Charles T. Jackson
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Forensic Magazine
Winter 2004

 


Forensic Art: Defined and Explained
by Charles T. Jackson
 


   One of the most frequently asked questions of a composite artist is "isn't that mostly done on the computer now?". The answer to that question generally falls on deaf ears because most people can't believe that there is anything that can be done simply and effectively without the use of the computer. This article will hopefully define and explain some forensic arts techniques, and in some cases introduce facets of forensic art rarely even considered as art, let alone forensic art. It will also serve to dispel several misconceptions frequently associated with the field.
 

 

Composite Drawing

   Composite images are the "bread and butter" of any working forensic artist. Composite drawings are defined in the Composite Art Manual by Frank Domingo as "a freehand drawing made by combining various parts into a single graphic image." A composite image's main objective is to generate leads for the investigating detectives. There are various techniques available to complete a composite image. The primary technique is the hand drawn method. In this case an artist, with drawing skills and training in interviewing victims and witnesses, will prepare a hand drawn image from reference images selected by the witness into a drawing that represents the memory of the witness or victim as accurately as possible (fig 1).

   Does the drawing need to look exactly like the perpetrator to be effective? No, it does not. The likeness should be as accurate as possible, but a general or close likeness will in many cases stimulate recognition on the part of the viewers. In contrast to the commonly held belief that highly detailed or photographic images are more effective, these images actually narrow the scope of interpretation on the part of the viewer who simply concludes that they don't know the person in the picture rather than considering the likeness possibilities. Numbers of drawings vary from state to state, city to city, and town to town, but can range from one or two a year to several hundred. The success of a composite image is based solely on how an investigating officer does or does not utilize the image. Much ado is sometimes made about the clearing rate of an individual artist, but allowing credit to go to the artist for the successful clearing of a composite image is paramount to crediting a pie tin manufacturer for the outcome of a prize winning apple pie.

   Assemblage and computer generated composite images have been on the scene for quite a long time and some of the processes, in the right hands, can be very effective. The most distinct feelings though, of mostly all mechanical processes, are the lack of facial features and the costs to run or access the systems. Faces vary in limitless ways. Mechanically assembled image systems can only offer a limited number of facial features. The frustrating part about these systems is that the more features that are available with the programs, the more likely the operator will have a hard time accessing the features. This will most likely
confuse and frustrate the victim or witness in the process. Costs can be prohibitive as well. A system that offers unlimited access to the facial features of 18 to 30 year old black and white males fails to account for the crimes committed by the occasional female, Asian, Latino, or older suspects. Here's where they get you. In some systems, separate race and sex packages are available at additional costs. But in most programs you're left to try and get where you need to go with what they offer. Operators are forced at some point to tell a witness or victim, "Sorry, I don't have that feature." That is unacceptable.

 

Three Dimensional Reconstruction

   In cases of severely decomposed or completely skeletonized remains, a facial reconstruction on the skull is an option to assist with identification of unknown remains. Reconstruction is very often a last resort in the identification process and is usually sought after procedural processes, such as a thorough check of national missing persons records, a check of fingerprints if available through national databases, and a comparison of dental records, to name a few. The process begins with the collection of available scene information regarding descriptive specifics such as clothing size, clothing style, and accessories like jewelry, all of which lend themselves to the individuality of the subject. The next step is to get an anthropological analysis of the skull. The outcome of the analysis will be a scientific determination of gender, race, and an approximate age range. This evaluation by a Forensic Anthropologist can be done with just a skull, but a much larger amount of information can be gleaned from the entire skeleton if it's available. After obtaining all available scene and anthropological information, the physical facial reconstruction can begin.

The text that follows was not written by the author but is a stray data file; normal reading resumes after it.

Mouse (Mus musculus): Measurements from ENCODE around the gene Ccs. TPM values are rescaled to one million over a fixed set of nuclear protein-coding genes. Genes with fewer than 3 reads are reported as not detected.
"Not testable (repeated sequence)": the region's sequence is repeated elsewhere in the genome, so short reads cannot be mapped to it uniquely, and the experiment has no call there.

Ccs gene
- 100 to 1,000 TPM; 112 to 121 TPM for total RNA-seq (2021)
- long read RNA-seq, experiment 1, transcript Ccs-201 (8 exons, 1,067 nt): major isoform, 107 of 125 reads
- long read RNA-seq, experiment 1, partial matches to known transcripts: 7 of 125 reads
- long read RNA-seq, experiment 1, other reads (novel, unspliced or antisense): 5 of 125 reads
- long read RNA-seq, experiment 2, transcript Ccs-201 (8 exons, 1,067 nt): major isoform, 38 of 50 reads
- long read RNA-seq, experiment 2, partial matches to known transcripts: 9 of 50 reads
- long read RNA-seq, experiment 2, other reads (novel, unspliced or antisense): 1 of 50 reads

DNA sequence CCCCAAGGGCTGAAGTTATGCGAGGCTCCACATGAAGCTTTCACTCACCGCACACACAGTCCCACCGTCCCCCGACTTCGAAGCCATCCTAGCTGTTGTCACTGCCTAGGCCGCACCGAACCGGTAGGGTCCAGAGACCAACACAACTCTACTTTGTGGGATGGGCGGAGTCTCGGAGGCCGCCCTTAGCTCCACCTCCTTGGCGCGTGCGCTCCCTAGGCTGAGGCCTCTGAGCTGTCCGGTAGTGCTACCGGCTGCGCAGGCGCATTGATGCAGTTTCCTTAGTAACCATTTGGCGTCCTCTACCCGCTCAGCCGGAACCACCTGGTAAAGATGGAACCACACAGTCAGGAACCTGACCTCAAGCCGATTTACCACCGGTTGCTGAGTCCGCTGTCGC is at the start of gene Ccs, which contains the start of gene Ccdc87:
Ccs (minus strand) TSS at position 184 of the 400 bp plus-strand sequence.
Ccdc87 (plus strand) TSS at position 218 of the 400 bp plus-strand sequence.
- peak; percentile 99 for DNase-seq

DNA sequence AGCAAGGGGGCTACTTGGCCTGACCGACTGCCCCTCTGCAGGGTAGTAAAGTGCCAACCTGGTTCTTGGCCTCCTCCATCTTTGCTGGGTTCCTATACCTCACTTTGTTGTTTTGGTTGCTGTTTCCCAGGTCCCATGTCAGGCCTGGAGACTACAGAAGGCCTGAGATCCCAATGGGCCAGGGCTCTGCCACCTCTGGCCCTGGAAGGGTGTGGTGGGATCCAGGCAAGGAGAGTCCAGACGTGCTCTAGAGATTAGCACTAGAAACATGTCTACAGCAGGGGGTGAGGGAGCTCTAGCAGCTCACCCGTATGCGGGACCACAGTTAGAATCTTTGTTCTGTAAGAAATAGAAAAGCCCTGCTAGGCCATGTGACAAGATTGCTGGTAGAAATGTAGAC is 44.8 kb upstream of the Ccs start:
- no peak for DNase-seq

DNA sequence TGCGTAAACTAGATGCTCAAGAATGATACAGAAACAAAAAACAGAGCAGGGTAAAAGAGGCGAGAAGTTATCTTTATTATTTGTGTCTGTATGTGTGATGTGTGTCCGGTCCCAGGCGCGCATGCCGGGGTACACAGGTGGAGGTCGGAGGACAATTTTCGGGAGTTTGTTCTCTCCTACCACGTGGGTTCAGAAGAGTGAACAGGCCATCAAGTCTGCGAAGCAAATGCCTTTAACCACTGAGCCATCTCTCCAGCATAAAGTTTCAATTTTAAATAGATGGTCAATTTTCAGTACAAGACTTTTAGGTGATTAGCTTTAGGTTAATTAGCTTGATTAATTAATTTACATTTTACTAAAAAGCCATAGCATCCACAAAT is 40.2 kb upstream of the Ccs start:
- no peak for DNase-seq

There are several processes available to achieve a reconstructed face. The most commonly used method is the tissue depth or American method, pioneered here in the United States by Ms. Betty Pat Gatliff of SKULLpture Lab, in Norman, Oklahoma. Ms. Gatliff's contribution to the development of this system is so significant that it is recognized internationally and commonly referred to as the "Gatliff" method. The system is based on the "Rhine/Moore" tissue depth tables that require the placement of tissue depth markers on 21 different anthropological landmarks on the facial plane of the skull (fig 2). Clay is then filled in using a multitude of specific facial feature measurements to reach, in most cases, a close approximation of the facial features of the person in life. The likeness of a facial reconstruction, if done correctly, is almost assured due to the simple fact that one's skull dictates an individual's facial proportions in life. Factors affecting subtle changes in one's facial features, such as increased weight or hair color and length, are why scene information is critical to the successful outcome of the reconstruction. Other methods, such as the anatomical method, require the placement of known facial muscles, one at a time. The combination method is a combination of the tissue depth method and the anatomical method. Upon completion of the facial reconstruction, the requesting investigator prepares fliers and possibly some news coverage in an effort to get the reconstruction identified. Figure 3 shows an example of a facial reconstruction done on a human skull. The skull was found on a make shift altar in a house that entertained the carrying out of Satanic rituals.